Very few Councils require you to get permission to install a steel or poly tank with capacity of less than 5000L. A large plastic slimline tank is 3000L.
Schedule 4 of the Building Regulations 2012 requires a building permit for all rainwater tanks with a capacity exceeding 5,000 litres, primarily to show that the structure will be safe.
We would typically submit form BA2- Uncertified Application - accompanied by approved drawings from the tank manufacturer verifying the structural integrity of the model to be installed.
Most councils will have a condition that says that the tank must be in the back garden of the property and to maintain visual amenity must not be visible from the front street. If the tank is against the fence line then a height limit of around 1.8m generally applies. Tanks can be set down into the ground by a few hundred millimetres to reduce the overall height if this is important, but this is more often done to create a level platform or to drop the height below a gutter.
A planning application may be required for a large tank (for example a 90,000L or larger steel tank on a rural property) if it is outside the 'building envelope'. Development inside this area generally does not require a separate application. If planning a new house it makes sense to include the location of tanks on the original application to save having to go back to Council later.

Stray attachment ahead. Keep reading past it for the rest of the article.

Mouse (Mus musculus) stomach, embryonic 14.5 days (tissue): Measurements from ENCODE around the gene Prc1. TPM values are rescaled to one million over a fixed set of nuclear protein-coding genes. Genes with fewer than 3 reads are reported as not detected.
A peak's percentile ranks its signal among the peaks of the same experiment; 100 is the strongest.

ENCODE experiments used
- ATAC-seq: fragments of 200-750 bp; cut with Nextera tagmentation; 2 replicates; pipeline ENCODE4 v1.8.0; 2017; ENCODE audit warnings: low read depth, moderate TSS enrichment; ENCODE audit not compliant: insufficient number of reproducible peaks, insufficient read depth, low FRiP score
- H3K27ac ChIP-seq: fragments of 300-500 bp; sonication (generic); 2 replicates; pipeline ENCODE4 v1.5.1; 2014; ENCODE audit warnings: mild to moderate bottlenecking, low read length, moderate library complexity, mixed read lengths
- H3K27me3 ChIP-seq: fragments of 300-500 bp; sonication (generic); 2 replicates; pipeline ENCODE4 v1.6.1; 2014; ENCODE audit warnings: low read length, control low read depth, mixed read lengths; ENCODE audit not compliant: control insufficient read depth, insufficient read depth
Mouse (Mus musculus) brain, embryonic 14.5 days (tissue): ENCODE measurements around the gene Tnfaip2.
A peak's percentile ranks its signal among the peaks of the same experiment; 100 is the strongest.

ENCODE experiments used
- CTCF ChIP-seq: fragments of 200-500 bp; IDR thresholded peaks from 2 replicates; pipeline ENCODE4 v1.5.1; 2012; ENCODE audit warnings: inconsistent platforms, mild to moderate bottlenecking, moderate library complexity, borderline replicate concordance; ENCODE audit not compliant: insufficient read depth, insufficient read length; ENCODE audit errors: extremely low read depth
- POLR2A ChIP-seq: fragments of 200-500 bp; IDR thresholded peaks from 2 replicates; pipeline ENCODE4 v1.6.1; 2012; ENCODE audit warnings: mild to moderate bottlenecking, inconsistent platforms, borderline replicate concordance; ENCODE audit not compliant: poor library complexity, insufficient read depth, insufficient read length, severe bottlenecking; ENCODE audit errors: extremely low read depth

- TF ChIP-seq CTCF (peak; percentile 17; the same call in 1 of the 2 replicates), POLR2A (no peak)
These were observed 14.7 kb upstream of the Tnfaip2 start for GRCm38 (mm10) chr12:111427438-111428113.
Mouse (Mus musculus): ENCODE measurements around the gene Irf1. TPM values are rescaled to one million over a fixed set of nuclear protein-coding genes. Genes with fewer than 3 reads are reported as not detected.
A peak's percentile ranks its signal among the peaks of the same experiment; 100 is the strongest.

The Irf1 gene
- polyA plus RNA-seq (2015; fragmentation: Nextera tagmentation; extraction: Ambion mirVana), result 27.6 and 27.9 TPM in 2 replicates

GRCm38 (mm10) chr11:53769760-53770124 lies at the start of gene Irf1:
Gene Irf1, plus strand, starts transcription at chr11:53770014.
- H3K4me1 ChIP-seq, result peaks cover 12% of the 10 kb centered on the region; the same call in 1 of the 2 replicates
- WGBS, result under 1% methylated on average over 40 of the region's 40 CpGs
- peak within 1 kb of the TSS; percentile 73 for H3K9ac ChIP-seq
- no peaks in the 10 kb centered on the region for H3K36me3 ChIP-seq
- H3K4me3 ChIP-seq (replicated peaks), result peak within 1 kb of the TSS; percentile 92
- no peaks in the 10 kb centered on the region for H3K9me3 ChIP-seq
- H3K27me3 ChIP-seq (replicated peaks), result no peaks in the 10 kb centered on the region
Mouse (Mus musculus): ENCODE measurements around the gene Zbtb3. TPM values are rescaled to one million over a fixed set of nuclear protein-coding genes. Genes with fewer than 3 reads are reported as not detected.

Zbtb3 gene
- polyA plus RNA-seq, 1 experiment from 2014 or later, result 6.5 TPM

Installing a rainwater tank rather than soakwells
Stormwater must be retained on the vast majority of properties in WA and cannot be released onto the street or a neighbour's property. There is a standard formula for the sizing of soakwells to retain this water, and they are expensive to install. Many councils are amenable to rainwater tanks being used to replace some of the soakwell capacity, and the tank may well cost less.
Your rainwater tank is very likely to overflow in the winter because you can't use the water as fast as it's being collected on wet days. It will need to drain somewhere - either to a soakwell or a sub- surface drain. If neither of these exist we can install the most appropriate system.
Rainwater or stormwater?
Stormwater is all the water draining off your property - including from the roof, driveway and garden - and everything it carries with it such as sand, leaves, fertiliser, oil or litter.
Rainwater refers only to the rain that falls on the roof, which is usually cleaner.
Tanks connected into a home or to a retic system that's also supplied with mains water must meet regulations designed to protect the public supply from contamination. All of the components we supply are Watermark approved. We work closely with the builder's plumber on new homes and supply our own licensed trades on retrofits to ensure all regulations are met.
Legally, you can use tank water inside your home for anything you want. As a standard we follow Health Department guidance and suggest to clients not to plumb a tank into the kitchen supply if they have the choice of using mains water, but it's up to you whether you follow that advice. Many people prefer the taste of tank water.